Since 2009 the good people at VIDA have been trucking away counting bylines and book titles to give us the hard data on gender equality in literary journals. The 2013 VIDA count just went up today and the general consensus is that there is still a disparity between men and women when it comes to literary coverage — both in whose doing the writing and in whose being written about. The highlights:
— Most improved this year goes to The Paris Review. “The Paris Review’s numbers, previously among the worst in our VIDA Count, have metamorphosed from deep, male-dominated lopsidedness into a picture more closely resembling gender parity. While such progress is remarkable in one year, we are likewise pleased to note that we haven’t heard anyone bemoan a drop in quality in The Paris Review’s pages.”
— Poetry Magazine is consistently the most equal.
— The least gender equal with at least 75% male representation: The Atlantic, London Review of Books, New Republic, The Nation, New York Review of Books (actually holding steady at 80% men for four years) and New Yorker.
— Journals that skew more than 50% female: Tin House, Callaloo, The Gettysburg Review, Prairie Schooner, New American Writing, and Ninth Letter.
Amtrak is contemplating a “writers’ residency” program on their trains, which would allow writers to travel for free (or at least for cheap). They’ve already hooked up Jessica Gross, who contributes to the New York Times Magazine. Gross got to ride for free from New York to Chicago and back (straight through 44 hours, no hanging out in the Windy City.) After the trip, she wrote a piece for The Paris Review on her time. Sounds a little like…how do I say this? Hell. A 44 hour train ride with no destination? To me, the draw of writing on trains is open adventure, being in the Tuscan hills with nothing ahead of you except sunflowers and vineyards. Or being on the Orient Express scoping each new passenger for murderous intent in between exploring Egyptian ruins. Somehow being trapped on a commuter train between NYC and Chi-town sounds more like living Sartre’s No Exit. [The Wire]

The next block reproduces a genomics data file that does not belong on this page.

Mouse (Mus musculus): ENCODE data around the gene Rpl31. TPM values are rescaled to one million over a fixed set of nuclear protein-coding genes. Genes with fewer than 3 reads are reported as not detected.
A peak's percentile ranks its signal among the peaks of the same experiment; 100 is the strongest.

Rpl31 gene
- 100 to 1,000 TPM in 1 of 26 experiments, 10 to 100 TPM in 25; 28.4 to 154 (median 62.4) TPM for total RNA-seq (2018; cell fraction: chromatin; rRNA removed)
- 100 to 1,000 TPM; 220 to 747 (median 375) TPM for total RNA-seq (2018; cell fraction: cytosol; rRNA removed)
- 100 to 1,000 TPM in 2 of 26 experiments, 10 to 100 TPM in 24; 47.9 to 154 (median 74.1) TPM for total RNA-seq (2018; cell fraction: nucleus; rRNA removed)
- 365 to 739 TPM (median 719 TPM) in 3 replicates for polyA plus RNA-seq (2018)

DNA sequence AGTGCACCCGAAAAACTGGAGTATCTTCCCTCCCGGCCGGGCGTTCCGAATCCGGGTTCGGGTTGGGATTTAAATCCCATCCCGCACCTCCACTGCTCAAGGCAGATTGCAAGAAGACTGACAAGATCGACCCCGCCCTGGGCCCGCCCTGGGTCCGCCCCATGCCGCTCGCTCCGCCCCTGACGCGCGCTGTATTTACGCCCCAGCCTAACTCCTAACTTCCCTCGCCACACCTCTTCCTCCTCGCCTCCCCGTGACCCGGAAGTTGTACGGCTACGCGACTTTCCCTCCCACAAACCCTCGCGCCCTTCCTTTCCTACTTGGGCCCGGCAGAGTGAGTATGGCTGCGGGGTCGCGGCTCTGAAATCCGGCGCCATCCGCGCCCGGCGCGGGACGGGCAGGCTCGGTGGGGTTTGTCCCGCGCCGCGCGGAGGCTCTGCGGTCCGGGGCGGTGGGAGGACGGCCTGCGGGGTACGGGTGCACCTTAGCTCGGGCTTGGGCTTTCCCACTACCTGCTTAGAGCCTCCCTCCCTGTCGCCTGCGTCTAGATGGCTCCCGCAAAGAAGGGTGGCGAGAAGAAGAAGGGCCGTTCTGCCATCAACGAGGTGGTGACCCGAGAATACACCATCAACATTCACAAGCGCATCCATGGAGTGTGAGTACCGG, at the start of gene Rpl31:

Rick Yancy’s The 5th Wave has won the 2014 Red House Children’s Book Award (a unique award because it’s voted for entirely by children). Big surprise: the YA novel is set in a post-apocalypse dystopia. The plot follows Cassie who is left alone, after waves of extinctions, running for her life from death squads roaming the countryside. But she meets a boy named Edward — no, Peeta — no, it’s Evan this time who might be the key to her survival. [The Guardian]